Adam Afriyie has certainly chosen an odd time to sow discord in Tory ranks over Europe. The party is so happy that it appeared oddly sedated at its conference last week. Even normally grumpy MPs are chuffed with the way Lynton Crosby and Grant Shapps are sharpening the Conservative message. And the PM has, in his own way, been trying his best to make backbenchers feel loved.
But Afriyie has also chosen an odd way of causing trouble in the party, possibly so odd that his amendment won’t have the desired effect. Not a single hardcore eurosceptic that I’ve spoken to this morning heard from the rebel MP before he announced his amendment in the Mail on Sunday. One says to me:
‘He hasn’t consulted eurosceptics and his strategy is peculiar and counterproductive. It’s career hara-kiri for him.’
That MP said they were unlikely to support the amendment. Meanwhile, Zac Goldsmith has pointed out that the bill already gives MPs the opportunity to show their constituents where they stand on Europe.
Andrea Leadsom, who is busy this autumn visiting European capitals with members of the Fresh Start Project making the case for reform across the EU, tells me:
‘I think an early referendum on the EU would be disastrous for Britain. We have a once in a generation chance at real reform (as a result of the eurozone crisis and fiscal union) but the negotiation will take time. Early referendum risks wasting the chance to be part of a genuinely competitive and accountable EU – all the reforms Fresh Start and others have been pressing for – just when we are gaining traction with other EU politicians.’
Other MPs may disagree that Britain will ever gain sufficient traction with EU politicians to negotiate the sort of changes that they want. Others were holding fire on the referendum bill to focus their troublemaking over what the PM actually wants from a renegotiation. But either way, there seems to be sufficient frustration in Tory eurosceptic ranks with Afriyie’s move to mean this won’t be a straightforward row from his point of view.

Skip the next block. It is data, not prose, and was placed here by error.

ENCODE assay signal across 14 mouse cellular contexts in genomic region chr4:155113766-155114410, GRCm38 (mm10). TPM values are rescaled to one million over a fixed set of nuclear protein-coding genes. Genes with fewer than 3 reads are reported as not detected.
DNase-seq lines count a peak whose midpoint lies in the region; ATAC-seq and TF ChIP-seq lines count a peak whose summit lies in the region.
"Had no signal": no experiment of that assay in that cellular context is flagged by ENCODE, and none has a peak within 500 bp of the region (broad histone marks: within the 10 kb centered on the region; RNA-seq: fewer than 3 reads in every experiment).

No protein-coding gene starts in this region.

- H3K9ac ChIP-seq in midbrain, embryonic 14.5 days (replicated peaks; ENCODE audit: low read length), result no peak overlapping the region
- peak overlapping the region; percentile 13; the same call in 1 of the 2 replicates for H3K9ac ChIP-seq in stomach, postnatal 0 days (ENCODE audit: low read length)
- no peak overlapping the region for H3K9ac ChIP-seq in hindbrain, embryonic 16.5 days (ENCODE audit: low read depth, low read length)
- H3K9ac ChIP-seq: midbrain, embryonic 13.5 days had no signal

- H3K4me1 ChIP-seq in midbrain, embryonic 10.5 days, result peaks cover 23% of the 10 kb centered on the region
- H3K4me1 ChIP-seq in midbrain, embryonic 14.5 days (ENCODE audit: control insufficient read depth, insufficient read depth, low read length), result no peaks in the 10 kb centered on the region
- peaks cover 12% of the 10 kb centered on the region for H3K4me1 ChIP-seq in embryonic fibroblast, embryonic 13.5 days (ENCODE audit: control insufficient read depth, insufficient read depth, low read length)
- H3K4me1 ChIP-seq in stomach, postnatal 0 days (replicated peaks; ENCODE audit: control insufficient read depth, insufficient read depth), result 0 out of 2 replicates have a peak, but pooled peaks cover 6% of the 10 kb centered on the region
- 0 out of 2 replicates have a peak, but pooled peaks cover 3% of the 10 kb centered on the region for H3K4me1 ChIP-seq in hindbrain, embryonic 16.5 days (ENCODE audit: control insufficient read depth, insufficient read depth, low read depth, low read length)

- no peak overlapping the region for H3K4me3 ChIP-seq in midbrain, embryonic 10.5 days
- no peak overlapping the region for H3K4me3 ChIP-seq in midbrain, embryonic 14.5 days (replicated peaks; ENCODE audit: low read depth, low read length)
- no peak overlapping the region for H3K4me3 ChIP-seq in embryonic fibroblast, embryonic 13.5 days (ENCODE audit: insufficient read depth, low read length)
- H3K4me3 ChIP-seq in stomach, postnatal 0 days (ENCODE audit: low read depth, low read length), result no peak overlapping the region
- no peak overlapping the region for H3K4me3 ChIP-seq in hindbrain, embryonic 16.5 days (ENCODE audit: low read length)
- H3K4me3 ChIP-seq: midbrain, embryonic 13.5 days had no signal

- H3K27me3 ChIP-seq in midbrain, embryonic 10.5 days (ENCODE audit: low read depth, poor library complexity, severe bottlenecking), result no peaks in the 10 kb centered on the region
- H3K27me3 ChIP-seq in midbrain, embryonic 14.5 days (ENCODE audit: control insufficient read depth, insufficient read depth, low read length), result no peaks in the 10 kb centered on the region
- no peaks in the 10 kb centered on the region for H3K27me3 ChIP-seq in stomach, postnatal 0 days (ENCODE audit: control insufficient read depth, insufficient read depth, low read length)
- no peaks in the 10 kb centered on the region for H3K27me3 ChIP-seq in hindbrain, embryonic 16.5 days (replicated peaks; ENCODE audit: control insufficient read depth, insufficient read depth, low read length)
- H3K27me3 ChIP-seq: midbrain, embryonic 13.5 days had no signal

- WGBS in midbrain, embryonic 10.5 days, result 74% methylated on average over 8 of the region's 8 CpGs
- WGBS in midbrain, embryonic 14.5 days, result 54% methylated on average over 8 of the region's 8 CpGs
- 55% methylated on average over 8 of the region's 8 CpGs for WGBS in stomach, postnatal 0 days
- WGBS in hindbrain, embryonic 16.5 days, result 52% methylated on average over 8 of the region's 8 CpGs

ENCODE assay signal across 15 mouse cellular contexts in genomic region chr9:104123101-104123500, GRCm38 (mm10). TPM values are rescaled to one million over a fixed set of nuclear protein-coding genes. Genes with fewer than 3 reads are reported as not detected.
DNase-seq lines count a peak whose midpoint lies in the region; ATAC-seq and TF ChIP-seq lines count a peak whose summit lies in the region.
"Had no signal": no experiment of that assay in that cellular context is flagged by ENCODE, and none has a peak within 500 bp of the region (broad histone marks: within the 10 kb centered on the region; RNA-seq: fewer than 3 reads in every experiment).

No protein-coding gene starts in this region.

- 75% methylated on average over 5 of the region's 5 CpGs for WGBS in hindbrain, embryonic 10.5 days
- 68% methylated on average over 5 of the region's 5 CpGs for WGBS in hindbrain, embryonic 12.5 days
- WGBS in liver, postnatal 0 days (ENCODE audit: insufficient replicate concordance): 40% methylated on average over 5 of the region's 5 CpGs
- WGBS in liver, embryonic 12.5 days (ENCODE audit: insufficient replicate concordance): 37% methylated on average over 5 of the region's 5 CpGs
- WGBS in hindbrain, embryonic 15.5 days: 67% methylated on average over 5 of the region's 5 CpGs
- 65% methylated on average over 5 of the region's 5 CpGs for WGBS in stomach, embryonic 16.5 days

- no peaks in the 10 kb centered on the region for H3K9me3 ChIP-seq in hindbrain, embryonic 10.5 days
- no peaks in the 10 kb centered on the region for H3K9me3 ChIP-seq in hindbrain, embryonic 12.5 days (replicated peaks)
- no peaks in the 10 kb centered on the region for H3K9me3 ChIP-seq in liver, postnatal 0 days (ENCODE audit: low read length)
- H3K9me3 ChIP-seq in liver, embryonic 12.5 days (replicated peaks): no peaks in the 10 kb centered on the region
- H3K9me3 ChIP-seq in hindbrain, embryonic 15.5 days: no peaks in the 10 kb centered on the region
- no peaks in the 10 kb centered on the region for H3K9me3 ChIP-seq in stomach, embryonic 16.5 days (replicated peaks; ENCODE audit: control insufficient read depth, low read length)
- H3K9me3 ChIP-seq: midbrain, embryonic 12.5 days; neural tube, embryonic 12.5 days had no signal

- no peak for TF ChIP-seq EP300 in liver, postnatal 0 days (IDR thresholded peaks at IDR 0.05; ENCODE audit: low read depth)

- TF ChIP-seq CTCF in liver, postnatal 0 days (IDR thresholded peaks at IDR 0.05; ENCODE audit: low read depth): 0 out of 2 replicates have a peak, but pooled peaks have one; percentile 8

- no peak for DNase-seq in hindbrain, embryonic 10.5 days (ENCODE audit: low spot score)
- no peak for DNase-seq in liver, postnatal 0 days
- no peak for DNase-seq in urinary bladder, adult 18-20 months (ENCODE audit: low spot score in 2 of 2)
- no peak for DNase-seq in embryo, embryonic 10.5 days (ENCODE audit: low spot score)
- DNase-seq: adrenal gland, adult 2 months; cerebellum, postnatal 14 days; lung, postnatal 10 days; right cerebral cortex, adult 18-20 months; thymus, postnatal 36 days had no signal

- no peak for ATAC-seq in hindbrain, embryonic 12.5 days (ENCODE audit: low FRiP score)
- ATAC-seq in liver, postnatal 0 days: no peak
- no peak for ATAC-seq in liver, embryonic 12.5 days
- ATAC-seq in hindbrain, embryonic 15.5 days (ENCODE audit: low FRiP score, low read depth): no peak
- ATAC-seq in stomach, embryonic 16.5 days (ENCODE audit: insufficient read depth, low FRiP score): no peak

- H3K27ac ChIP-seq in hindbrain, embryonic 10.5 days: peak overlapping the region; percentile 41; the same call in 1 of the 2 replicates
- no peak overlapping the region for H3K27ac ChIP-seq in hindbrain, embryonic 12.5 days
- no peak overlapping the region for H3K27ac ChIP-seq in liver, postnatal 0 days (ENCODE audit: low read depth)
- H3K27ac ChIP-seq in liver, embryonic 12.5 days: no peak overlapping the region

The key thing that James Wharton and Number 10 need to do over the next few weeks is to convince backbenchers that supporting an early referendum would in fact be less eurosceptic than supporting the bill unamended. Eurosceptic MPs will always opt for the most robust option, for fear that their constituents might look at their voting record and surmise that they are secretly a europhile: it was this thinking that led to the potty Queen’s Speech motion of regret gaining such traction. If the Afriyie amendment passes, the Bill will be withdrawn, which means eurosceptics will have eaten themselves in their fervour. My hunch is that with the party currently in a pretty good mood and more interested in making life difficult for Labour than David Cameron, this won’t be as difficult an argument to make as it might have been.Tags: Adam Afriyie, EU referendum, Europe, UK politics